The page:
By: Klaidi Shehi
Happy Canada Day!
This 1st of July, we celebrate 155 years since our country’s founding in 1867. As we all gear up for a day filled with celebrations with family, barbecues, nice weather and of course fireworks, we wanted to highlight Canada’s diversity and the strong multiculturalism that is ingrained in the culture of the nation.
As many people know, Canada is a country that accepts one of the largest numbers of immigrants into its borders annually which has shaped our nation’s culture into one of the most multi-cultural melting pots in the world. One result of this strong immigration over the years is the abundance of foreign languages and bilingualism that is so prevalent in both smaller towns and major Canadian cities. To gain a deeper understanding of how Canada has developed a strong multi-cultural landscape we wanted to take a look back at our history.
History of Immigration In Canada
Our country for more than 3 centuries has been one built on immigration with early French and British settlers arriving in North America in the 17th and 18th centuries. There was a strong encouragement from the world’s colonial powers at the time to aid in establishing the sovereignty of colonial land claims from Britain and France respectively, primarily for the opportunities of the fur trade and natural resources. Because of an economic boom and need for labour, notably in Southern Europe and the United Kingdom, the beginning of the 19th century witnessed a surge of immigrants from numerous European nations, which lasted until the conclusion of World War I. From the 1960s through the 1990s, Canada’s immigration system underwent a significant transformation, with the introduction of the points system and the 1978 Immigration Act, which for the first time affirmed Canada’s commitment to refugee resettlement. This resulted in a boom of immigration of migrants from Southeast Asia, Eastern Europe, the Middle East, South America, the Indian Subcontinent, China, and Africa all seeking shelter from persecution in their homelands. On September 11th, 2001, Canada tightened its immigration policy by replacing the 1976 Immigration Act with the Immigration and Refugee Protection Act (IRPA). This notably made it harder for immigration into Canada, especially for refugees seeking asylum, but it also made it easier for people in common-law or same-sex relationships to enter Canada.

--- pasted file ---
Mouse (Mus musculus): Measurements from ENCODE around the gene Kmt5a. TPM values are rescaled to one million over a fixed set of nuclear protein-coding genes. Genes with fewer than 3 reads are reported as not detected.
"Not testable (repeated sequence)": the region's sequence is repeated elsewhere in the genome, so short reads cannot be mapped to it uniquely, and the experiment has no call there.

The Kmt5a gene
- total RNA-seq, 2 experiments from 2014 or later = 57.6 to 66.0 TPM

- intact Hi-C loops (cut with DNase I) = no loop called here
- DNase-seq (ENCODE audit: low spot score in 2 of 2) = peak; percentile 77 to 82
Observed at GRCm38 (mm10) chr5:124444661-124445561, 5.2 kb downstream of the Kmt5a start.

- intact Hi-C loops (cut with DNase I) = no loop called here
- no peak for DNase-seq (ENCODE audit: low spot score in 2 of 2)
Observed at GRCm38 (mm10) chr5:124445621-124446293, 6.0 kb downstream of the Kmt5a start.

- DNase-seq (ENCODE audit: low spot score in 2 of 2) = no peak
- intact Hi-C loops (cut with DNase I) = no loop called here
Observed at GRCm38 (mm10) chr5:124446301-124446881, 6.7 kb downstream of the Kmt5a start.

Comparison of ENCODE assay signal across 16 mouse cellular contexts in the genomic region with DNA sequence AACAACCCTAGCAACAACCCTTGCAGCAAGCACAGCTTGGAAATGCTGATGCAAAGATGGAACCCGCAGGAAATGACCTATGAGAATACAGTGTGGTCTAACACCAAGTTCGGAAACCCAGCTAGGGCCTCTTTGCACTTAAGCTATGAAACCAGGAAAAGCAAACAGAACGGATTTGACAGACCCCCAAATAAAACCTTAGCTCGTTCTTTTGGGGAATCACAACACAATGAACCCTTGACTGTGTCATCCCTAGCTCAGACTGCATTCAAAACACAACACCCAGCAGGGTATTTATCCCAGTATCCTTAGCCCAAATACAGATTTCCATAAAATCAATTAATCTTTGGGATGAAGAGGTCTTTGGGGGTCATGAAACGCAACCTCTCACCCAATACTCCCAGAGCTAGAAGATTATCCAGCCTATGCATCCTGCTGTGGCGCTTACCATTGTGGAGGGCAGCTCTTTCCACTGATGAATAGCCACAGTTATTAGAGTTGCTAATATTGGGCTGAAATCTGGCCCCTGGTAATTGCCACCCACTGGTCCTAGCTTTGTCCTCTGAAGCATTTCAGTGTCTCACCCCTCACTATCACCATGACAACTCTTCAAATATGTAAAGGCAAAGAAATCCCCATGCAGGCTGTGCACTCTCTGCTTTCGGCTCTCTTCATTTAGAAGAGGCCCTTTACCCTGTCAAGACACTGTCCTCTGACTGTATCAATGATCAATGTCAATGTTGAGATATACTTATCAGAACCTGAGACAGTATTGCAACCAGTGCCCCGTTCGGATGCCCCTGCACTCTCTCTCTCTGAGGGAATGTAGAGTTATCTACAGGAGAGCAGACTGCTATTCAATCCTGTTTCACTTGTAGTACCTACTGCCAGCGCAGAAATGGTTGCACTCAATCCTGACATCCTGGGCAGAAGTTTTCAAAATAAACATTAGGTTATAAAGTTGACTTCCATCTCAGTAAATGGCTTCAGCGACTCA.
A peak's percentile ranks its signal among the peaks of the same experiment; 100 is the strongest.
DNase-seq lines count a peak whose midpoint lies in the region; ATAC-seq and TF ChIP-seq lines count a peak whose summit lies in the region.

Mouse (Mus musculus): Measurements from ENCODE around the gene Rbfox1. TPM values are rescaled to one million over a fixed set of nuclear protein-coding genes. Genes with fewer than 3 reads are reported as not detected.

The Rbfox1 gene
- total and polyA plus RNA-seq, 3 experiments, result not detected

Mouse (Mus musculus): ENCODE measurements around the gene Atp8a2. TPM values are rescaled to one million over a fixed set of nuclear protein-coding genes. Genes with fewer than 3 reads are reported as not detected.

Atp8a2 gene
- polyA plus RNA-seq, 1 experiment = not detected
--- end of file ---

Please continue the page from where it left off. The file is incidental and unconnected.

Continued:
Immigration in Canada Today
Today, Canada welcomes a considerable number of immigrants every year with an annual average of approximately 250,000 landed immigrants settled in Canada from 2001 to 2014. This number has been increasing steadily since then. Canada is also ranked 8th among nations with the largest number of immigrants, with 7.6 million Canadians being born outside the country as of 2019. In addition, our country also has one of the highest numbers of immigrant citizens as a percentage of the total population with around 21%, one of the highest proportions among G7 countries. As the number of immigrants entering from all walks of life increases in Canada, so does the diversity and inclusivity of our country, particularly in terms of language.
Diversity of Language In Canada
It is no surprise that Canadians are among the most diverse populations in the world with its major cities being home to some of the largest diasporas in the world. As a result, walking up to any major street in a Canadian city will expose you to dozens of different spoken languages from all over the world. Although Canada’s 2 official languages are English and French, the 2016 Canadian Census reported over 200 languages as a home language or mother tongue in the country and close to one quarter (23.8%) reported English as their mother tongue. The most common language in Canada other than English and French was Chinese, specifically Mandarin, Tagalog, the language spoken in the Philippines as well as Spanish and Punjabi. In addition, 19.4 % of Canadians reported speaking at least two languages, up from 14 % in 2006. Of those who spoke more than 2 languages, 75% reported living in one of Canada’s 6 largest metropolitan areas (Toronto, Vancouver, Montreal, Calgary, Edmonton, and Ottawa) showing a concentration of language diversity in the major cities.
Canada’s history is one engrained in immigration, becoming one of the most diverse countries in the world in terms of race, ethnicity, culture and of course, language. Canada today has become a world leader in total number of immigrants accepted yearly and refugee resettlement being one of the top locations for immigrants to move to amongst G7 countries. We want to thank this great nation for accepting so many new Canadians from countries abroad and sharing the true north strong and free amongst all 38 million of its citizens. As we set an example for diversity for countries all over the world, we raise a toast to this great nation, Canada, on its 155th birthday!
“Immigration to Canada | the Canadian Encyclopedia.” 2021. Thecanadianencyclopedia.ca. 2021. https://www.thecanadianencyclopedia.ca/en/article/immigration#:~:text=Modern%20Canada%20was%20built%20on,Asia%20and%20the%20Middle%20East..
Canadian Immigrant. 2013. “Diversity in Canada: An Overview.” Canadian Immigrant. June 4, 2013. https://canadianimmigrant.ca/guides/moving-to-canada/diversity-in-canada-an-overview.
“Immigration and Ethnocultural Diversity in Canada.” 2013. Statcan.gc.ca. May 8, 2013. https://www12.statcan.gc.ca/nhs-enm/2011/as-sa/99-010-x/99-010-x2011001-eng.cfm.